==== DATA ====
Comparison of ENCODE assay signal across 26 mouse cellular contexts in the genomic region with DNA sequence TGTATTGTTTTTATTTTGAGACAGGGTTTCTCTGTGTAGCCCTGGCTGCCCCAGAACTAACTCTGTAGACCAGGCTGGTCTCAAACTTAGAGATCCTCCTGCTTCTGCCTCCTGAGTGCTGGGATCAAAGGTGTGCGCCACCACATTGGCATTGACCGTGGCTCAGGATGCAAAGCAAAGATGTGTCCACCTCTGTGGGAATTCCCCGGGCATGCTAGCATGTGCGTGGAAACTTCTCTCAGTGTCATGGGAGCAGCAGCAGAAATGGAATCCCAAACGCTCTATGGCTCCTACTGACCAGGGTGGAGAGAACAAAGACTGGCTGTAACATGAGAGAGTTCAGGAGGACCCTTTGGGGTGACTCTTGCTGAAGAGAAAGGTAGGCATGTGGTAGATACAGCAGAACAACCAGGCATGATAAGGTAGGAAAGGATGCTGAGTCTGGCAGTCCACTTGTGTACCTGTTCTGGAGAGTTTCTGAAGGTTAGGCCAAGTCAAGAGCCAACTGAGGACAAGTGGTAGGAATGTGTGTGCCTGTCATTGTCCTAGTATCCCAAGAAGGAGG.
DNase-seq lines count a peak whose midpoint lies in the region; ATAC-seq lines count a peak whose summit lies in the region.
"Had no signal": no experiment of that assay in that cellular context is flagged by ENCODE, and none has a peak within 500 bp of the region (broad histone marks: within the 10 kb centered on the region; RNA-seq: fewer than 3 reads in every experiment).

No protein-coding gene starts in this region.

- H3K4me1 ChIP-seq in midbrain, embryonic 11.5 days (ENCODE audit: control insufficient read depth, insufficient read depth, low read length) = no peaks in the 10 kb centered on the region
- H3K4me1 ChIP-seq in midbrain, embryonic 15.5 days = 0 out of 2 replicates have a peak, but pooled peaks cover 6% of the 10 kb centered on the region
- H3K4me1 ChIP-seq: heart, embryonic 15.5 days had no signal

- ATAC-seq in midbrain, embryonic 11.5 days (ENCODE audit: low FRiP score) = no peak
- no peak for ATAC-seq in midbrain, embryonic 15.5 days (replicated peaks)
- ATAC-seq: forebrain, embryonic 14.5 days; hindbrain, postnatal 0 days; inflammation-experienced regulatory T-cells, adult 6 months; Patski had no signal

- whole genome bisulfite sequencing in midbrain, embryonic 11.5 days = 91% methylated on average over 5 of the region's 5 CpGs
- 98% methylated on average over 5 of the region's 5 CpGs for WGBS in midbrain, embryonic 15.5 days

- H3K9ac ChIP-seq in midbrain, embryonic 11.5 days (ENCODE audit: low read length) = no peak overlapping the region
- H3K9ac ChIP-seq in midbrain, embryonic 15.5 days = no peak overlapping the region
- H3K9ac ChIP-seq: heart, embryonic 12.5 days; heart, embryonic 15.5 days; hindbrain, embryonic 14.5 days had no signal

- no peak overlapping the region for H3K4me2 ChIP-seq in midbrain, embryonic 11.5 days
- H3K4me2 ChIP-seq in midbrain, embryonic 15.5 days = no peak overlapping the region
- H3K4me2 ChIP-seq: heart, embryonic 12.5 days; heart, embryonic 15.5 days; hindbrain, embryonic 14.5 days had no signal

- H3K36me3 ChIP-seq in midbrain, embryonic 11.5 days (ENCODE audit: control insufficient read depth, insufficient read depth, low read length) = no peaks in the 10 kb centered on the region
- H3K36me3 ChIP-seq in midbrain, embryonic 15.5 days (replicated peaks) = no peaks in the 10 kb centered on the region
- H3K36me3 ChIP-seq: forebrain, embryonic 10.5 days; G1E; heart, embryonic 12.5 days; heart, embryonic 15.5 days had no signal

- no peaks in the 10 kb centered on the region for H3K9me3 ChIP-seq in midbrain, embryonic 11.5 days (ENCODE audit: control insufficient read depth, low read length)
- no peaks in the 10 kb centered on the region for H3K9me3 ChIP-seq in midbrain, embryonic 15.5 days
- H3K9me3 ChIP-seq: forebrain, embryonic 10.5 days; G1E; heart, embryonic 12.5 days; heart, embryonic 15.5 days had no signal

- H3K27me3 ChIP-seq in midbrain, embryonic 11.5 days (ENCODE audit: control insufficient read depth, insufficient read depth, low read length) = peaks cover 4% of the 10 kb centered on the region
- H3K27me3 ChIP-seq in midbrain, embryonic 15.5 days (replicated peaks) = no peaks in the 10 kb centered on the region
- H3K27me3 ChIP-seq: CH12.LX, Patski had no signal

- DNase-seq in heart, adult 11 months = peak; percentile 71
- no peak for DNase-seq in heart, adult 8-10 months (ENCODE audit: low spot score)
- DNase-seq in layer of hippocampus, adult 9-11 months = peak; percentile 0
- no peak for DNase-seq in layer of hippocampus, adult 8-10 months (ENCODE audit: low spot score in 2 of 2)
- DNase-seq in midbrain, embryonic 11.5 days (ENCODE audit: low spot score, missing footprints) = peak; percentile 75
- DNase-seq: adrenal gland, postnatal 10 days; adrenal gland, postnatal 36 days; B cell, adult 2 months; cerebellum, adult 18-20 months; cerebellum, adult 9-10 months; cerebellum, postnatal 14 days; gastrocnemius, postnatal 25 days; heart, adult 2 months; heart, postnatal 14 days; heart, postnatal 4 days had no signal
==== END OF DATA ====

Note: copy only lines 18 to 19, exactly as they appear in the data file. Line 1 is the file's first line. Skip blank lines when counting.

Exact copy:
- H3K4me2 ChIP-seq: heart, embryonic 12.5 days; heart, embryonic 15.5 days; hindbrain, embryonic 14.5 days had no signal

- H3K36me3 ChIP-seq in midbrain, embryonic 11.5 days (ENCODE audit: control insufficient read depth, insufficient read depth, low read length) = no peaks in the 10 kb centered on the region